Red Sea crisis causes surge in vessel calls and congestion at African ports

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NEW YORK : “The Red Sea crisis is highlighting the wide gap in efficiency between ports in Africa and other world regions, despite heavy investment in port infrastructure on the continent over the past decades, particularly under China’s Belt and Road program”, said Mr. Turloch Mooney, Global Head of Port Intelligence & Analytics at S&P Global Market Intelligence:

S&P Global Market Intelligence issued a report on the matter. Its main highlights include the following:

Business at the main Middle East container ports improved in the last quarter of 2023 compared to the same period last year with most of the region’s main ports registering growth in quantity of container moves handled. Notable exceptions were ports heavily impacted by the shipping disruption at the Red Sea and Suez Canal.

The Port of Aden, at the eastern approach to the Red Sea, and Port Said, at the mouth of the Suez Canal, registered a decline in vessel calls in the quarter due to the significant disruption to shipping in the region in the quarter.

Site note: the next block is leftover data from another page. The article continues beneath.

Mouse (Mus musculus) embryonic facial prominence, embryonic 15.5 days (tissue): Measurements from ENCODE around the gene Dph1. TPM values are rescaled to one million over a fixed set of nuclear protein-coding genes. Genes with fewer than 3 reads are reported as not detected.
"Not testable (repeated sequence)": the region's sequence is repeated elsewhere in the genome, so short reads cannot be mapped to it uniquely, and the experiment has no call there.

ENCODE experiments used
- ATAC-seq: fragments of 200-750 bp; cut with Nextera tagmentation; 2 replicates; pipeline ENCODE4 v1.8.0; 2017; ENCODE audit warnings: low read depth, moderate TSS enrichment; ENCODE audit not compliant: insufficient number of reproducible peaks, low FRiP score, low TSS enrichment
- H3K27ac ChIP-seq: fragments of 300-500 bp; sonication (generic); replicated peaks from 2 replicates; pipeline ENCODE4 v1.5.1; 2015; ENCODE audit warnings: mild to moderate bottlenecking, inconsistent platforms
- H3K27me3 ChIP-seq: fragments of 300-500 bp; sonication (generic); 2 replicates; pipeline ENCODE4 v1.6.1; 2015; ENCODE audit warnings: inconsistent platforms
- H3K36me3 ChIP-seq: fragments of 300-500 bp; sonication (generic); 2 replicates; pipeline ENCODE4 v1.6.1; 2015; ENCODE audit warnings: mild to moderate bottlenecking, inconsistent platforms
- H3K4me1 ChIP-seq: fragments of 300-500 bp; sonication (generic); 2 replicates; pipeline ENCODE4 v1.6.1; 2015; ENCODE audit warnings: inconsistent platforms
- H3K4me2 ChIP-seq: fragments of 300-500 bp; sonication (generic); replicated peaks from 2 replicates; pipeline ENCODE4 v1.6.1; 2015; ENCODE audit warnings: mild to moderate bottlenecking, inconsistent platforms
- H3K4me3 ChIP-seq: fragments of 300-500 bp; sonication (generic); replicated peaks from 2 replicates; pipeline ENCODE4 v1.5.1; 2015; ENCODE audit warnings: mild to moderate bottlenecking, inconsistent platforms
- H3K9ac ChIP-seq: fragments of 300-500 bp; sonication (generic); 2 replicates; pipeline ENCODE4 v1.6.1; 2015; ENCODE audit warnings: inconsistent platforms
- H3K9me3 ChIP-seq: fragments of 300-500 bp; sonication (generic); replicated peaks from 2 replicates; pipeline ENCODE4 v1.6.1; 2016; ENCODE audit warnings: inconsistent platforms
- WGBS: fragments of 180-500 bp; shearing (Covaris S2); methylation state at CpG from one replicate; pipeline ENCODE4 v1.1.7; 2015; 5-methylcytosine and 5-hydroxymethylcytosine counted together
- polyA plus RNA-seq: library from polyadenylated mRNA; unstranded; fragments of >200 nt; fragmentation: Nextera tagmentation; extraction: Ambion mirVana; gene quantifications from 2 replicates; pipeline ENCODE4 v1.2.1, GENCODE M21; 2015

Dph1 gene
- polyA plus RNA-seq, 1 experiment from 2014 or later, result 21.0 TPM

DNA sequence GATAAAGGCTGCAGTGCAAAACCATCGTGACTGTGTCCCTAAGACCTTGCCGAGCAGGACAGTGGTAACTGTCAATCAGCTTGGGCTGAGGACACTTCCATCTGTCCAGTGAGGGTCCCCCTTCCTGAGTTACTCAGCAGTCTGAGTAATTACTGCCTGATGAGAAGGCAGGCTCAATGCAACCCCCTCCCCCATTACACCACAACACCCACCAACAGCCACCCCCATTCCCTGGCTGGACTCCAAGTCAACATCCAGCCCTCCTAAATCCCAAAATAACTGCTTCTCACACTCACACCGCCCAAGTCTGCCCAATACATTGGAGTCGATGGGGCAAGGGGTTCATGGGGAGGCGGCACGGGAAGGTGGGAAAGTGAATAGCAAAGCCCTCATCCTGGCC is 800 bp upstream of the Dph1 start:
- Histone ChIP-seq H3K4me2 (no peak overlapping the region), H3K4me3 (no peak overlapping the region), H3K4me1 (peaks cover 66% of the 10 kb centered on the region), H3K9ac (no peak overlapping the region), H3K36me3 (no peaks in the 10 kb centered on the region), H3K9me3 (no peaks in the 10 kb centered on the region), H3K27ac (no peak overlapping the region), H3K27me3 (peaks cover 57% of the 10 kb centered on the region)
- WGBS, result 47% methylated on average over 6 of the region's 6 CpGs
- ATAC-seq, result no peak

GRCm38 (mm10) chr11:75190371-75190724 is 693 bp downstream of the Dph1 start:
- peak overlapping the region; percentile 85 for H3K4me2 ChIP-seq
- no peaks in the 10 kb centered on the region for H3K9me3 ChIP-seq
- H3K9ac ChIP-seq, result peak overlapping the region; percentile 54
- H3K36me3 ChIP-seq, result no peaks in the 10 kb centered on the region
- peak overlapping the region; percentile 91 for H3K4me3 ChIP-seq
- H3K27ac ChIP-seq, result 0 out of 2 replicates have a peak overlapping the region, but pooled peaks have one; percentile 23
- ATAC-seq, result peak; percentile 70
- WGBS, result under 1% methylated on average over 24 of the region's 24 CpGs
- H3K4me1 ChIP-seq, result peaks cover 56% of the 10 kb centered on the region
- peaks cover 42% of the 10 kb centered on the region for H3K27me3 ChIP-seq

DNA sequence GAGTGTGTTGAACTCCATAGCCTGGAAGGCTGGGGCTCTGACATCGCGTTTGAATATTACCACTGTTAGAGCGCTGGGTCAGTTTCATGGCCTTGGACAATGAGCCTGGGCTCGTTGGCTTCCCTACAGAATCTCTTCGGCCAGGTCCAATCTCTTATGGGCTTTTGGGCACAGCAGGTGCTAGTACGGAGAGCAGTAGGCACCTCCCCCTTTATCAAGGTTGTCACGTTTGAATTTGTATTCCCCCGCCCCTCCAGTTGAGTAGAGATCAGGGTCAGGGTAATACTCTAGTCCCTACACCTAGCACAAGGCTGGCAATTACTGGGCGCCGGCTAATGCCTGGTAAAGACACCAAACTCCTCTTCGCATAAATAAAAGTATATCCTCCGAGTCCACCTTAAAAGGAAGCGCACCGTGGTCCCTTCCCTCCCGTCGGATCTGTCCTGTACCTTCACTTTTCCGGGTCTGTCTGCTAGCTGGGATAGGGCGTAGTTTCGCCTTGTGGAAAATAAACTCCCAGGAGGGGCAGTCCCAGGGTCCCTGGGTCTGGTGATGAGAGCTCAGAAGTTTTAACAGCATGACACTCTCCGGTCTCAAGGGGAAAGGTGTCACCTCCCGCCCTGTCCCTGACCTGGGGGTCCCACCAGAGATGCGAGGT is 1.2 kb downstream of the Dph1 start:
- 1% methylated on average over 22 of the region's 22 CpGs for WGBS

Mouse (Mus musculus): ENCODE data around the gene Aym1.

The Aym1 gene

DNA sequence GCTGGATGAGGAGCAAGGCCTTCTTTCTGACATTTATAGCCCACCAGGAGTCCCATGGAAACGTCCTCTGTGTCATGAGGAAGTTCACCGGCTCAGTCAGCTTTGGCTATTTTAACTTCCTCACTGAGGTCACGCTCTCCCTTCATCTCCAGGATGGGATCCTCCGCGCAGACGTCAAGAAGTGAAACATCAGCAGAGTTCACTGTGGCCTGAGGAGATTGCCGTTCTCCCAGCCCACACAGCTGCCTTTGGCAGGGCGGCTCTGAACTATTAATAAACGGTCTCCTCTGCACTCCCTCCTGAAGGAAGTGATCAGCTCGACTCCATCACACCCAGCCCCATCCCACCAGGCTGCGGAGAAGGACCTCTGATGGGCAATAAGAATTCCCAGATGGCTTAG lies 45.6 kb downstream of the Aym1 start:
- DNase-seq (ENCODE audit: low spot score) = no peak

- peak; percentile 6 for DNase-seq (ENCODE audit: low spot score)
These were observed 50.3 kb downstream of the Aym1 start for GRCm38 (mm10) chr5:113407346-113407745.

Business at the main African container ports improved in Q4 2023 year over year (y/y) with many of the main ports registering growth in vessel calls and container moves, which placed additional strain on terminal and port infrastructure in the region.

With some exceptions, terminals in Africa struggled to cope with the rising calls and container volumes, resulting in extended ship waiting times, and lower ocean and yard productivity at many of Africa’s main ports.

Port productivity declined by more than 18% at the main African ports, largely driven by a major deterioration in vessel waiting times. However, the ports of Tanger-Med and Mombasa bucked this trend and managed to improve productivity despite significant growth in the volume of containers handled.

Yard productivity at the main African ports declined during Q4 2023. Import container dwell time—the amount of time containers needed to sit in terminals after unloading from vessels and before pick up at terminal gates—increased by nearly 10% to 5.4 days, while export container dwell time increased by nearly 90% to more than 8.5 days.

Almost one third of the bottom 50 ports in the World Bank–S&P Global Market Intelligence Container Port Performance Index were located in Sub-Saharan Africa, where inefficient ports continue to drag on the development of the continent’s trade sector and hamstring ambitions for greater participation in international supply chains.



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